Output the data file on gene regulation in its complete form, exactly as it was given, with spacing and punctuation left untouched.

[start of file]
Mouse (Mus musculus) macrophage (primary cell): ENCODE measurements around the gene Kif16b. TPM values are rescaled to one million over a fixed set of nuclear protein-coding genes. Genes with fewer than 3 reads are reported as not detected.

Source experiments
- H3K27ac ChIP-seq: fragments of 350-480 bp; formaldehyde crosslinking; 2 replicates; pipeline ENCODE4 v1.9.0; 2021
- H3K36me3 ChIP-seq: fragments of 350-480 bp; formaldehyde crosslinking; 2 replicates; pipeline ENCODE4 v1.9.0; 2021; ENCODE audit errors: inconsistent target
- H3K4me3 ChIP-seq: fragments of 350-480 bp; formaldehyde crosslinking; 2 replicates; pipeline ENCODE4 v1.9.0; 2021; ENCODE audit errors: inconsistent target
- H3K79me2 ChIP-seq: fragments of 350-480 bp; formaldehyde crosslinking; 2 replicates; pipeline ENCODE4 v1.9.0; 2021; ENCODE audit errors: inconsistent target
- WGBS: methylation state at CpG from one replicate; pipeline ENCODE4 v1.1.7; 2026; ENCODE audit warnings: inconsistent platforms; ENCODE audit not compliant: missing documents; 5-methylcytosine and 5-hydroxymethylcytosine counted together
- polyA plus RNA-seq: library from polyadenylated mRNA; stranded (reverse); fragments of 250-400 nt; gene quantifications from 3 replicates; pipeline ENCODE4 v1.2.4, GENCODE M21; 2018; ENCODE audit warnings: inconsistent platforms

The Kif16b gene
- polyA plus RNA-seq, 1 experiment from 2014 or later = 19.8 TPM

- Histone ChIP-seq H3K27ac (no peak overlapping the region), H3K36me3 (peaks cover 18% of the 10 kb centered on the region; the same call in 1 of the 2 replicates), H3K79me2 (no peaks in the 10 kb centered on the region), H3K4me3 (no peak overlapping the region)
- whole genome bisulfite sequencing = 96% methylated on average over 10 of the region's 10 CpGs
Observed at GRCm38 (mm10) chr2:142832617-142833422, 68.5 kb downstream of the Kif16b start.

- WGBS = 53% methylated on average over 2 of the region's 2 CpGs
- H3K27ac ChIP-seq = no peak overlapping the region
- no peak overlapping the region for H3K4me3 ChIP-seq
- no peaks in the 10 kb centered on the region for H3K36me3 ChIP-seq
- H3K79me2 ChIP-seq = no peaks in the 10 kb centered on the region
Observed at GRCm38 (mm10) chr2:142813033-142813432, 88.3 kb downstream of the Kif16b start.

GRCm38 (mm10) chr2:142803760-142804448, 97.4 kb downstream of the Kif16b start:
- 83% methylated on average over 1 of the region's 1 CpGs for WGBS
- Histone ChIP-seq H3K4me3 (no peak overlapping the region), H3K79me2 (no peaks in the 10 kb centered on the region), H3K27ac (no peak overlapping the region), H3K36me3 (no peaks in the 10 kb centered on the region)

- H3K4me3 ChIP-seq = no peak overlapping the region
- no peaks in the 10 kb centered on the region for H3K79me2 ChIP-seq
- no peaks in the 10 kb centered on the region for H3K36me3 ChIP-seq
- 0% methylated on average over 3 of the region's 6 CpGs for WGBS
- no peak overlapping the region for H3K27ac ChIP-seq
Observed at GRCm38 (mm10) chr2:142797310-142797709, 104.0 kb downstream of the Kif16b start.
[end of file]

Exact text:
Mouse (Mus musculus) macrophage (primary cell): ENCODE measurements around the gene Kif16b. TPM values are rescaled to one million over a fixed set of nuclear protein-coding genes. Genes with fewer than 3 reads are reported as not detected.

Source experiments
- H3K27ac ChIP-seq: fragments of 350-480 bp; formaldehyde crosslinking; 2 replicates; pipeline ENCODE4 v1.9.0; 2021
- H3K36me3 ChIP-seq: fragments of 350-480 bp; formaldehyde crosslinking; 2 replicates; pipeline ENCODE4 v1.9.0; 2021; ENCODE audit errors: inconsistent target
- H3K4me3 ChIP-seq: fragments of 350-480 bp; formaldehyde crosslinking; 2 replicates; pipeline ENCODE4 v1.9.0; 2021; ENCODE audit errors: inconsistent target
- H3K79me2 ChIP-seq: fragments of 350-480 bp; formaldehyde crosslinking; 2 replicates; pipeline ENCODE4 v1.9.0; 2021; ENCODE audit errors: inconsistent target
- WGBS: methylation state at CpG from one replicate; pipeline ENCODE4 v1.1.7; 2026; ENCODE audit warnings: inconsistent platforms; ENCODE audit not compliant: missing documents; 5-methylcytosine and 5-hydroxymethylcytosine counted together
- polyA plus RNA-seq: library from polyadenylated mRNA; stranded (reverse); fragments of 250-400 nt; gene quantifications from 3 replicates; pipeline ENCODE4 v1.2.4, GENCODE M21; 2018; ENCODE audit warnings: inconsistent platforms

The Kif16b gene
- polyA plus RNA-seq, 1 experiment from 2014 or later = 19.8 TPM

- Histone ChIP-seq H3K27ac (no peak overlapping the region), H3K36me3 (peaks cover 18% of the 10 kb centered on the region; the same call in 1 of the 2 replicates), H3K79me2 (no peaks in the 10 kb centered on the region), H3K4me3 (no peak overlapping the region)
- whole genome bisulfite sequencing = 96% methylated on average over 10 of the region's 10 CpGs
Observed at GRCm38 (mm10) chr2:142832617-142833422, 68.5 kb downstream of the Kif16b start.

- WGBS = 53% methylated on average over 2 of the region's 2 CpGs
- H3K27ac ChIP-seq = no peak overlapping the region
- no peak overlapping the region for H3K4me3 ChIP-seq
- no peaks in the 10 kb centered on the region for H3K36me3 ChIP-seq
- H3K79me2 ChIP-seq = no peaks in the 10 kb centered on the region
Observed at GRCm38 (mm10) chr2:142813033-142813432, 88.3 kb downstream of the Kif16b start.

GRCm38 (mm10) chr2:142803760-142804448, 97.4 kb downstream of the Kif16b start:
- 83% methylated on average over 1 of the region's 1 CpGs for WGBS
- Histone ChIP-seq H3K4me3 (no peak overlapping the region), H3K79me2 (no peaks in the 10 kb centered on the region), H3K27ac (no peak overlapping the region), H3K36me3 (no peaks in the 10 kb centered on the region)

- H3K4me3 ChIP-seq = no peak overlapping the region
- no peaks in the 10 kb centered on the region for H3K79me2 ChIP-seq
- no peaks in the 10 kb centered on the region for H3K36me3 ChIP-seq
- 0% methylated on average over 3 of the region's 6 CpGs for WGBS
- no peak overlapping the region for H3K27ac ChIP-seq
Observed at GRCm38 (mm10) chr2:142797310-142797709, 104.0 kb downstream of the Kif16b start.